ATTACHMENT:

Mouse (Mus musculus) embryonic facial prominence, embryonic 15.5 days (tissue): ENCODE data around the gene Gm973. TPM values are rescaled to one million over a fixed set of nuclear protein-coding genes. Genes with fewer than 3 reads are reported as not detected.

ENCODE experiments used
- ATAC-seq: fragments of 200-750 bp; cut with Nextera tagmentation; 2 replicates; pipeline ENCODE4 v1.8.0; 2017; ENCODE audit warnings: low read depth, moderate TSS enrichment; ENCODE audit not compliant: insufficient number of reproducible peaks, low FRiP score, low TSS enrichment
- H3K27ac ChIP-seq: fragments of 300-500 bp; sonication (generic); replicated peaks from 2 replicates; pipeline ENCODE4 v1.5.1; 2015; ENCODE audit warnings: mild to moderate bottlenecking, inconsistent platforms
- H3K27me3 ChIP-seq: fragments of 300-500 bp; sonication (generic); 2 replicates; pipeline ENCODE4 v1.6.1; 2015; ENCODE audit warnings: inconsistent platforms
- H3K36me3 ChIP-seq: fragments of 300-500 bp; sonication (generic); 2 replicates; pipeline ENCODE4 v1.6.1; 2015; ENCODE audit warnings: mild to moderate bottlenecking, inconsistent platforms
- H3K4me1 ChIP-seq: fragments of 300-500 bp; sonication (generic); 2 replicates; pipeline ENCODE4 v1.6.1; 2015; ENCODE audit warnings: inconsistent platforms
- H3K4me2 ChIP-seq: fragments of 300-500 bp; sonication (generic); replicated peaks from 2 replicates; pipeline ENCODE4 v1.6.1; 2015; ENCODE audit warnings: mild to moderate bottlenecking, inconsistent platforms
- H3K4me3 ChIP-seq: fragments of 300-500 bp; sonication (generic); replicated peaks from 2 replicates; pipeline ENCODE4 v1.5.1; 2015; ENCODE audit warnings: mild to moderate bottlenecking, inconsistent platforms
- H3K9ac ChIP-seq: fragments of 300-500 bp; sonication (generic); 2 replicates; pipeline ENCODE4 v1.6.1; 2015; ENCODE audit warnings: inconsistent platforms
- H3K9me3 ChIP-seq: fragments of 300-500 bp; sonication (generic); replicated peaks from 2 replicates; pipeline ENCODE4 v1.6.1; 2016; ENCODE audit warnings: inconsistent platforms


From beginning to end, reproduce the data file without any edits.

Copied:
Mouse (Mus musculus) embryonic facial prominence, embryonic 15.5 days (tissue): ENCODE data around the gene Gm973. TPM values are rescaled to one million over a fixed set of nuclear protein-coding genes. Genes with fewer than 3 reads are reported as not detected.

ENCODE experiments used
- ATAC-seq: fragments of 200-750 bp; cut with Nextera tagmentation; 2 replicates; pipeline ENCODE4 v1.8.0; 2017; ENCODE audit warnings: low read depth, moderate TSS enrichment; ENCODE audit not compliant: insufficient number of reproducible peaks, low FRiP score, low TSS enrichment
- H3K27ac ChIP-seq: fragments of 300-500 bp; sonication (generic); replicated peaks from 2 replicates; pipeline ENCODE4 v1.5.1; 2015; ENCODE audit warnings: mild to moderate bottlenecking, inconsistent platforms
- H3K27me3 ChIP-seq: fragments of 300-500 bp; sonication (generic); 2 replicates; pipeline ENCODE4 v1.6.1; 2015; ENCODE audit warnings: inconsistent platforms
- H3K36me3 ChIP-seq: fragments of 300-500 bp; sonication (generic); 2 replicates; pipeline ENCODE4 v1.6.1; 2015; ENCODE audit warnings: mild to moderate bottlenecking, inconsistent platforms
- H3K4me1 ChIP-seq: fragments of 300-500 bp; sonication (generic); 2 replicates; pipeline ENCODE4 v1.6.1; 2015; ENCODE audit warnings: inconsistent platforms
- H3K4me2 ChIP-seq: fragments of 300-500 bp; sonication (generic); replicated peaks from 2 replicates; pipeline ENCODE4 v1.6.1; 2015; ENCODE audit warnings: mild to moderate bottlenecking, inconsistent platforms
- H3K4me3 ChIP-seq: fragments of 300-500 bp; sonication (generic); replicated peaks from 2 replicates; pipeline ENCODE4 v1.5.1; 2015; ENCODE audit warnings: mild to moderate bottlenecking, inconsistent platforms
- H3K9ac ChIP-seq: fragments of 300-500 bp; sonication (generic); 2 replicates; pipeline ENCODE4 v1.6.1; 2015; ENCODE audit warnings: inconsistent platforms
- H3K9me3 ChIP-seq: fragments of 300-500 bp; sonication (generic); replicated peaks from 2 replicates; pipeline ENCODE4 v1.6.1; 2016; ENCODE audit warnings: inconsistent platforms